Heartburn, also known as pyrosis, cardialgia, or acid indigestion is a burning sensation in the chest, just behind the breastbone or in the epigastrium. The pain often rises in the chest and may radiate to the neck, throat, or angle of the jaw.
Heartburn is usually associated with regurgitation of gastric acid (gastric reflux) which is the major symptom of gastroesophageal reflux disease (GERD). It however may also be a symptom of ischemic heart disease, though this is true for only 0.6% of those experiencing heartburn.
The terms dyspepsia and indigestion are often used interchangeably with heartburn, though some sources emphasize a distinction. Dyspepsia is defined as a combination of epigastric pain and heartburn. Heartburn is commonly used interchangeably with gastroesophageal reflux disease rather than just to describe a symptom of burning in one's chest.
Cardiac and esophageal causes may share similar symptoms as these two structures have the same nerve supply.
Cardiac disease is one of the first conditions that must be excluded in patients with unexplained chest pain given that patients with chest pain related to GERD cannot be distinguished from those with chest pain due to cardiac conditions. As many as 30% of chest pain patients undergoing cardiac catheterization have findings which do not account for their chest discomfort, and are often defined as having "atypical chest pain" or chest pain of undetermined origin. According to data recorded in several studies based on ambulatory pH and pressure monitoring, it is estimated that 25% to 50% of these patients have evidence of abnormal GERD.Wikipedia's Article on Acid Reflux Disease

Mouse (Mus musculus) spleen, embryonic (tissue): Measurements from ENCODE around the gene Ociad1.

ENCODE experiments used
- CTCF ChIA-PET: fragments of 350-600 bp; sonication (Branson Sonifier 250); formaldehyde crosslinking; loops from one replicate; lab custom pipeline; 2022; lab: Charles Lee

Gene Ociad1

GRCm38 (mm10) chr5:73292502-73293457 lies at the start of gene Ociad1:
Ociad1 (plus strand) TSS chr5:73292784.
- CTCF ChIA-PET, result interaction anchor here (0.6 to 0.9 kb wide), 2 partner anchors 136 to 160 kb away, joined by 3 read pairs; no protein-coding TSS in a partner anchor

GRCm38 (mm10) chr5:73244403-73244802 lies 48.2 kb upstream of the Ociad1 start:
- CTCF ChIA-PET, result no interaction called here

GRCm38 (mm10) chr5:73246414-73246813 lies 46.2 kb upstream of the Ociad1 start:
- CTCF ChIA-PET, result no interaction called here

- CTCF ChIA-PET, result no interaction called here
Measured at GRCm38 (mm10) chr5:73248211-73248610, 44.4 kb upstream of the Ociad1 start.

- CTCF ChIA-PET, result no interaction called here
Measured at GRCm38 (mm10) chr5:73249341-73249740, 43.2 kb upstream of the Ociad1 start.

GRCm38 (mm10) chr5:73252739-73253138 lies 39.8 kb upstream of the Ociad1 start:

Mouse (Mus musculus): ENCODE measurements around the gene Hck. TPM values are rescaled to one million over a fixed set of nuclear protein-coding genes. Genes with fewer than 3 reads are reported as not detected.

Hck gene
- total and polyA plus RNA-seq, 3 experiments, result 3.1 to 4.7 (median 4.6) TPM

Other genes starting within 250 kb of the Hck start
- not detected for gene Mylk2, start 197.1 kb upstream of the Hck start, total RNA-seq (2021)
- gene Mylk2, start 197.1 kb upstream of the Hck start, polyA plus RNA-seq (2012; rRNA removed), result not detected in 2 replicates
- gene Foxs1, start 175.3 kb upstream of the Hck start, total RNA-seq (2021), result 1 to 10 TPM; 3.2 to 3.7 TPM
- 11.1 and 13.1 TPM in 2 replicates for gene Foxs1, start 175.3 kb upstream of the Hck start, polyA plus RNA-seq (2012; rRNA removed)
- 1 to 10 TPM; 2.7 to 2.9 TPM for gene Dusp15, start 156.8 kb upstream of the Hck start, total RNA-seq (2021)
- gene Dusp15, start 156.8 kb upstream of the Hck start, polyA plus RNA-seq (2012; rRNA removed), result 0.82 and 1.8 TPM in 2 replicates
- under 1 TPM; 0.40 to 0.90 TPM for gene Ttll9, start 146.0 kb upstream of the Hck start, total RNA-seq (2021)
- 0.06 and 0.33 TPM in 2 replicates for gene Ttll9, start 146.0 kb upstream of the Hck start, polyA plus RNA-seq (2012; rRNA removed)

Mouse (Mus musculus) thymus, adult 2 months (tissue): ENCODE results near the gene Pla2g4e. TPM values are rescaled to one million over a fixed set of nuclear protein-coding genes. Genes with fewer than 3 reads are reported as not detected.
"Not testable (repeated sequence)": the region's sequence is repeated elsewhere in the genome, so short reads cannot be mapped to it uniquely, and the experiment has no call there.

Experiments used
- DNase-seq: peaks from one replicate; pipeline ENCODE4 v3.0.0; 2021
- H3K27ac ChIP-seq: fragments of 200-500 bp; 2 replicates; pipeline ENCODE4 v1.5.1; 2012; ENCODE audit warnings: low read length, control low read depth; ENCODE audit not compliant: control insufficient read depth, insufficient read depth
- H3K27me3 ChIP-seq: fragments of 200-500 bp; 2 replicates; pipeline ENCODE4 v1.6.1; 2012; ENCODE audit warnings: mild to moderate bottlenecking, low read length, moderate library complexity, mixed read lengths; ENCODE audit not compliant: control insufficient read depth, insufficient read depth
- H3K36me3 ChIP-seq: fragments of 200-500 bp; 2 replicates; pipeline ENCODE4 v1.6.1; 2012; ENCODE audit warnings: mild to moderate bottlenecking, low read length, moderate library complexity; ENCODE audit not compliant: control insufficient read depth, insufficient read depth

A detailed article from Wikipedia on acid reflux disease.Mayo Clinic
The Mayo Clinic's article on GERD.Gastrosource
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